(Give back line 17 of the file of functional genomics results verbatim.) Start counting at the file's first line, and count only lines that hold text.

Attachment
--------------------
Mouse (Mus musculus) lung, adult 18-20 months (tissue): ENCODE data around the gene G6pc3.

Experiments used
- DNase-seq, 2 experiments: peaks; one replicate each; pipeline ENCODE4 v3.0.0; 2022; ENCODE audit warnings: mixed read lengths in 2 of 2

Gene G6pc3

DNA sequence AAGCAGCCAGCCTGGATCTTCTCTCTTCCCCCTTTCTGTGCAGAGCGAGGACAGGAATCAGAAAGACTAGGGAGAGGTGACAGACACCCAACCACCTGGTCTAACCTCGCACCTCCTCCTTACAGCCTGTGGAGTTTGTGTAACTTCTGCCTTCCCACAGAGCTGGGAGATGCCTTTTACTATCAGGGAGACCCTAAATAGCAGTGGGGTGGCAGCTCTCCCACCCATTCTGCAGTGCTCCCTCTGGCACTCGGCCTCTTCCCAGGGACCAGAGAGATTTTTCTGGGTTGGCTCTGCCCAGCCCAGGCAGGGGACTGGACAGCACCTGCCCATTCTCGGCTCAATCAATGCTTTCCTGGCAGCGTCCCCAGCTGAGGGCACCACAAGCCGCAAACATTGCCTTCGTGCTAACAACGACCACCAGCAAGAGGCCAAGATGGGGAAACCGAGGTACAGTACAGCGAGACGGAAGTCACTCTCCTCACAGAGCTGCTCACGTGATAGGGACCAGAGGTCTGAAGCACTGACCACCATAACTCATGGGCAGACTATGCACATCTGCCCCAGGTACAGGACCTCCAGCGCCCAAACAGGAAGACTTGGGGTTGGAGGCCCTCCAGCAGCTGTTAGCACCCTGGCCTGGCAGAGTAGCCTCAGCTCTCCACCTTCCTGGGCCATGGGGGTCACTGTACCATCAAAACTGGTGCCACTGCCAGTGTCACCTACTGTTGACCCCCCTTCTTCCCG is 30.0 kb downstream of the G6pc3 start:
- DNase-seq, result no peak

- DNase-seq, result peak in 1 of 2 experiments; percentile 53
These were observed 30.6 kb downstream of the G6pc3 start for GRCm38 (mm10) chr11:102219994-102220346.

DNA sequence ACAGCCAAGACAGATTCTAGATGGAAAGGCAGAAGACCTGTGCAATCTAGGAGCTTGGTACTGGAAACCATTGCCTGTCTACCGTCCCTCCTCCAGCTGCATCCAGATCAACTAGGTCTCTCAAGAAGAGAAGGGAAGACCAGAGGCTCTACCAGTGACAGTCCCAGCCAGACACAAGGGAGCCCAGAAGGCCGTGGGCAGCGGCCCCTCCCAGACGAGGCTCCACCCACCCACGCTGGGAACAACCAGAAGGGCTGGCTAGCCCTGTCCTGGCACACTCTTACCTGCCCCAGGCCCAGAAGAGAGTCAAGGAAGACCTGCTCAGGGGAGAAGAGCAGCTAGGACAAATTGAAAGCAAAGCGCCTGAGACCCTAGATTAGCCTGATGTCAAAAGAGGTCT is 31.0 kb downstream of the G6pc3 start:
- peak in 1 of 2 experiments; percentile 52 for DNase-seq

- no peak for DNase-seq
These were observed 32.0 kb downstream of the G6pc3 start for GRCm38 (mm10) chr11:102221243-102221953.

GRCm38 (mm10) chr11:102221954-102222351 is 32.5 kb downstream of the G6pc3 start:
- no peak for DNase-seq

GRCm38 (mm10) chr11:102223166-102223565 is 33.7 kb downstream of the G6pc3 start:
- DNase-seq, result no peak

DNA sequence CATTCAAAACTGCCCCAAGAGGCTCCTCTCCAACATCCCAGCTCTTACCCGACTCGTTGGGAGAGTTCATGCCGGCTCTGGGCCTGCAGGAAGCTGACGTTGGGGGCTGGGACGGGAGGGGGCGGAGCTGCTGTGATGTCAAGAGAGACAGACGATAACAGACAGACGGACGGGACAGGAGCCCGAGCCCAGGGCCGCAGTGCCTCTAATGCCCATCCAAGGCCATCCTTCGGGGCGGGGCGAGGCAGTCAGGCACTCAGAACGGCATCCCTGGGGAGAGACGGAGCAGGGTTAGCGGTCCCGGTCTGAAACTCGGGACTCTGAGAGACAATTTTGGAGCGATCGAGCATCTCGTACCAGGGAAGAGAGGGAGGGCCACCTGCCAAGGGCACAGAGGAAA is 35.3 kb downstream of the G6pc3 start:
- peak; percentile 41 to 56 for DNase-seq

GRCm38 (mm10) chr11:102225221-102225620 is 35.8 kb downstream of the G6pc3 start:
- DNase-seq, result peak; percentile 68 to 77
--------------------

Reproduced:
DNA sequence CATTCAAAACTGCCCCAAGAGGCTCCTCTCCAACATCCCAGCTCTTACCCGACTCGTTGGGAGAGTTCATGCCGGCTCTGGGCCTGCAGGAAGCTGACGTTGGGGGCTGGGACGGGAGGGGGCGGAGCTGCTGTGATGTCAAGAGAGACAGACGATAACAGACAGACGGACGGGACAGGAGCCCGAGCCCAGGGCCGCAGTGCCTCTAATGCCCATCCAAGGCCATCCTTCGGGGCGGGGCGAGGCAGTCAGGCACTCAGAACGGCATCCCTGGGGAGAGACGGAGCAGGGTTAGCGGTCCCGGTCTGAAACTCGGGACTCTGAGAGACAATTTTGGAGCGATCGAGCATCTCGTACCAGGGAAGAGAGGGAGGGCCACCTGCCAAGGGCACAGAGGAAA is 35.3 kb downstream of the G6pc3 start: